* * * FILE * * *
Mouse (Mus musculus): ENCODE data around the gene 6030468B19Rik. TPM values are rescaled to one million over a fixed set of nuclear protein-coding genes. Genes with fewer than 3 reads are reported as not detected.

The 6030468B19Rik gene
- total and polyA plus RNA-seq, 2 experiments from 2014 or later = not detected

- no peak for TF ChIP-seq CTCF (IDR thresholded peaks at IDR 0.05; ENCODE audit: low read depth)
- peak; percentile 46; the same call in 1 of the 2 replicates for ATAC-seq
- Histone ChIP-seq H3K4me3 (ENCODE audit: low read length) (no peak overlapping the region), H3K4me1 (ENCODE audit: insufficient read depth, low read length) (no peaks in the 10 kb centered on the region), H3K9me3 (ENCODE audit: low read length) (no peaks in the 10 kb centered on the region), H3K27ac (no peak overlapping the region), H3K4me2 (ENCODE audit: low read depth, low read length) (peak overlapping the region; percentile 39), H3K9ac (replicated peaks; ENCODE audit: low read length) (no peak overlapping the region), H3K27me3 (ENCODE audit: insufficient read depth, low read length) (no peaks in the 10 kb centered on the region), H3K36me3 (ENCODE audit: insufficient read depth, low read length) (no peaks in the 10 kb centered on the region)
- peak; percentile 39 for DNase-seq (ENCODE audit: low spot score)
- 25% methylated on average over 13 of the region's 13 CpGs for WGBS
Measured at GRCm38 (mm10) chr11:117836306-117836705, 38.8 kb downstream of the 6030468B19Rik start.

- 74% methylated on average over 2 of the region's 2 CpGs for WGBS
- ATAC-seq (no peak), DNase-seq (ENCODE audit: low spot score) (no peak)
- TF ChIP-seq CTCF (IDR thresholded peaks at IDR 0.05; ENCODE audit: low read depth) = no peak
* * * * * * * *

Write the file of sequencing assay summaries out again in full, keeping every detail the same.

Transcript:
Mouse (Mus musculus): ENCODE data around the gene 6030468B19Rik. TPM values are rescaled to one million over a fixed set of nuclear protein-coding genes. Genes with fewer than 3 reads are reported as not detected.

The 6030468B19Rik gene
- total and polyA plus RNA-seq, 2 experiments from 2014 or later = not detected

- no peak for TF ChIP-seq CTCF (IDR thresholded peaks at IDR 0.05; ENCODE audit: low read depth)
- peak; percentile 46; the same call in 1 of the 2 replicates for ATAC-seq
- Histone ChIP-seq H3K4me3 (ENCODE audit: low read length) (no peak overlapping the region), H3K4me1 (ENCODE audit: insufficient read depth, low read length) (no peaks in the 10 kb centered on the region), H3K9me3 (ENCODE audit: low read length) (no peaks in the 10 kb centered on the region), H3K27ac (no peak overlapping the region), H3K4me2 (ENCODE audit: low read depth, low read length) (peak overlapping the region; percentile 39), H3K9ac (replicated peaks; ENCODE audit: low read length) (no peak overlapping the region), H3K27me3 (ENCODE audit: insufficient read depth, low read length) (no peaks in the 10 kb centered on the region), H3K36me3 (ENCODE audit: insufficient read depth, low read length) (no peaks in the 10 kb centered on the region)
- peak; percentile 39 for DNase-seq (ENCODE audit: low spot score)
- 25% methylated on average over 13 of the region's 13 CpGs for WGBS
Measured at GRCm38 (mm10) chr11:117836306-117836705, 38.8 kb downstream of the 6030468B19Rik start.

- 74% methylated on average over 2 of the region's 2 CpGs for WGBS
- ATAC-seq (no peak), DNase-seq (ENCODE audit: low spot score) (no peak)
- TF ChIP-seq CTCF (IDR thresholded peaks at IDR 0.05; ENCODE audit: low read depth) = no peak